Legendary comics creator Jack Kirby would have been 97 today if he were still alive, and for some in the comics community, "The King's" birthday is something of a holiday.
We figured, like we did when Stan Lee turned 90, it might be fun to list off 97 reasons to love The King.
1. He's the anti-Stan Lee
Look, we will not be indulging in the whole "hate Stan Lee" thing in this story. Both Stan and Jack brought something utterly irreplaceable to the table and both of them deserve recognition.
What's interesting is the way that, for the most part, Jack went about his business fairly quietly and didn't do the same kind of shameless self-promotion that Stan is famous for. Becuase he was key to Marvel's early success, he was "The King," and he had a character to the fans, but he wasn't reveling in it the way Stan was and so when you look at the two, they're like a buddy cop movie just waiting to happen. It created an interesting dynamic that resonated with fans.
2. Captain America
Jack was the co-creator, with Joe Simon, of a number of great Golden Age characters, not least of all Captain America.
One of the few characters to become a household name during the Marvel Age of the 1960s in which Stan Lee had no hand, Captain America has been, to varying degrees, a wildly popular character since he was introduced nearly 75 years ago.
3. Nick Fury
Sgt. Fury and his Howling Commandos, one of Jack's war comics, later set the stage for its lead, Sgt. Nick Fury, to be the head of S.H.I.E.L.D., a super-spy agency you might recognize from the movies and TV.
4. The New Gods
A whole family of characters, the boundless imagination of Jack Kirby's Fourth World made Superman's Pal Jimmy Olsen a must-read. Just think about that for a minute.
And, of course...
We'll count him separate from the rest of Kirby's great New Gods and Fourth World characters since he's widely regarded as DC's best, baddest villain and the odds-on favorite to be the antagonist in the Justice League movie.
A great object lesson in what to do when you're faced with adversity, Kamandi is a beloved and enduring series that legend has it was created, in part, becuase they couldn't get the rights to Planet of the Apes.
7. Absorbing Man
A ridiculous character? Sure. But like fellow Kirby co-creation Batroc the Leaper, there's hope yet for him to be redeemed in the eyes of the mainstream as he becomes a villain on Agents of S.H.I.E.L.D. this year!
8. Ronan the Accuser
9. The Fantastic Four
The team that kicked off the Marvel Age and changed superhero comics forever.
10. Superheroes as Metaphor
At the time he and Stan Lee started pursuing the "mutantkind as the oppressed people" metaphor, mainstream American comics were seen as disposable, popcorn entertainment for kids. Not really the perfect stage for the kind of story that would become so wildly popular later.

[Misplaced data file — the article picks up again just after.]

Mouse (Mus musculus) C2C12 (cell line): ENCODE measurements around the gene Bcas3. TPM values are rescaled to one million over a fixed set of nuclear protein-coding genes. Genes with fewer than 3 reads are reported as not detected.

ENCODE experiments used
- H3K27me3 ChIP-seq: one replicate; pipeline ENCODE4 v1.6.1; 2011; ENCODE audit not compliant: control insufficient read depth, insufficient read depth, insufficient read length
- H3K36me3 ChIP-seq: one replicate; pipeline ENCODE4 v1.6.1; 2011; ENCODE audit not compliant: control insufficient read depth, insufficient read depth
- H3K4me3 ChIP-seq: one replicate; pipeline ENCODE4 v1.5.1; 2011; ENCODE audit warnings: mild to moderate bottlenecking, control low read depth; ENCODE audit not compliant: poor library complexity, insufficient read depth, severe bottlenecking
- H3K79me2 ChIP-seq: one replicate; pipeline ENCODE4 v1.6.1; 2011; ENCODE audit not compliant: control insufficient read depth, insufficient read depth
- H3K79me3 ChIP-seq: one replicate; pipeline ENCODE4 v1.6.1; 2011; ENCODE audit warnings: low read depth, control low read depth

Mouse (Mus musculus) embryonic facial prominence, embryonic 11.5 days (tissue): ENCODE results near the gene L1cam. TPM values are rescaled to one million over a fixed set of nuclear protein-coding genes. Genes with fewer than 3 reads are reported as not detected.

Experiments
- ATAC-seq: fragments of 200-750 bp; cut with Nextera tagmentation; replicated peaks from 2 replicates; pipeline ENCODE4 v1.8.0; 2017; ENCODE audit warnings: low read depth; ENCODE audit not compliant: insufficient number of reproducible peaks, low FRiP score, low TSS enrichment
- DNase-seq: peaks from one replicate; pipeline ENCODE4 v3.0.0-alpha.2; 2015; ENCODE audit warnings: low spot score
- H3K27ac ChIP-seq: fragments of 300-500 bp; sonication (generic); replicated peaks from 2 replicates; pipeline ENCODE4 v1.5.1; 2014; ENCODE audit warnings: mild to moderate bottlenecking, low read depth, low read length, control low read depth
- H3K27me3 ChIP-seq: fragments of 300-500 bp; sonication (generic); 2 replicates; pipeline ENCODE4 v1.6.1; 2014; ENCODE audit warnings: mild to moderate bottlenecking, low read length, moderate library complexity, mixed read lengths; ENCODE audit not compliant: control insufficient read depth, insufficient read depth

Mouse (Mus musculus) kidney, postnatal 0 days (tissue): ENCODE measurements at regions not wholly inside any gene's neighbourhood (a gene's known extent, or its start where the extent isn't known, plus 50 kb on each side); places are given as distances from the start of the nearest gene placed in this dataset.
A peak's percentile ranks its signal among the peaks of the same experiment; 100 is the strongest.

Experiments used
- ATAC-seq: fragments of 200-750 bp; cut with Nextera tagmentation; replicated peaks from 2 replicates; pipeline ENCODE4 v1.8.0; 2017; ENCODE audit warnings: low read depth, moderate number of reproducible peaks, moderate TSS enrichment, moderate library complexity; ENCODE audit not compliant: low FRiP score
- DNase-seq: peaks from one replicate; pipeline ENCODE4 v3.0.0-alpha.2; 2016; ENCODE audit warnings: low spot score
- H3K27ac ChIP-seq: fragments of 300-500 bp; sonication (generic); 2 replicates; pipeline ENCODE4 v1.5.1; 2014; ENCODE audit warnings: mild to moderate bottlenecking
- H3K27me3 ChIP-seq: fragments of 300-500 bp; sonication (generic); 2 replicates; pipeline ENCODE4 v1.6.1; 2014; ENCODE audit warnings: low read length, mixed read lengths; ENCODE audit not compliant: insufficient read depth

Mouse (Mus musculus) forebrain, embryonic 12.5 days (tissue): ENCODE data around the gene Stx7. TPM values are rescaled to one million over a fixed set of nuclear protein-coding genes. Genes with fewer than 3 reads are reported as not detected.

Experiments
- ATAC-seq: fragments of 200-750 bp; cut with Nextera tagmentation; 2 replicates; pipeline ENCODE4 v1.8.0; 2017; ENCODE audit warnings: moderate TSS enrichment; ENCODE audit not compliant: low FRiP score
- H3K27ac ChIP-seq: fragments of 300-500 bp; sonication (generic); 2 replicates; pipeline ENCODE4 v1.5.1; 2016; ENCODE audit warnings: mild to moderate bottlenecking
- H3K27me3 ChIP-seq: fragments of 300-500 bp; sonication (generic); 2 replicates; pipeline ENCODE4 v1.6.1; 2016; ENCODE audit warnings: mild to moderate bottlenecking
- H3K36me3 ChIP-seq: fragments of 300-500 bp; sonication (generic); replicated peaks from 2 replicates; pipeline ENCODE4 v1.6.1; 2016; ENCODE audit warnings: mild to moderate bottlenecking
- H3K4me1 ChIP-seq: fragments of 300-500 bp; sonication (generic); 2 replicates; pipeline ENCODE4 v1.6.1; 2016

11. New York, New York
Grounding the Marvel Universe in New York City meant giving fans familiar scenery and places they could actually visit, rather than the more fanciful tradition of creating a fictional city for your hero to protect. It also made the city a very dangerous place to live, with all those supervillains hanging around.
And of course Jack drew it all beautifully.
12. The Shared Universe
It's hard to imagine DC Comics or Marvel Comics at a time when there wasn't a "shared universe" and continuity to worry about, but while characters often shared the pages together, there was no really coherent drive to make any kind of unified world or timeline until Lee and Kirby did it with Spider-Man, Fantastic Four and The Avengers.
13. That one time he was God
During Mark Waid's run on Fantastic Four with artist Mike Wieringo, they needed some divine intervention to bring Ben Grimm back from the dead. Enter...Jack.
14. Virtually Every Villain You've Seen in a Movie
Jack had a hand in creating Magneto, Doctor Doom, Ronan the Accuser, Loki and lots, lots more. The Marvel movies that are making hundreds of millions of dollars at the theaters might exist without Jack Kirby...but it's unlikely, and they'd have a distinctly different face if they did.
Yes, he didn't technically "create" Thor, who is descended of Norse myth, but not only did Stan and Jack pluck Thor out of the relative obscurity of a dead religion, but Marvel's version of Asgard is identifiably Kirby.
16. The Power of Myth
The Marvel Universe would be a decidedly different place today if Stan Lee and Jack Kirby hadn't brought in dozens of characters they DIDN'T create--but reinvented to suit the Marvel Universe. Thor and his fellow Asgardians, Ares, Hercules and the rest are just the beginning--characters from mythology and public domain stories have always popped up in Marvel Comics, and usually enhance wherever they happen to be.
I am Groot. I am Groot, I am Groot I am Groot. I am Groot.
I am Groot.
19. Devil Dinosaur
20. Challengers of the Unknown
21. Sharon Carter
22. Peggy Carter
23. Jillian Kirby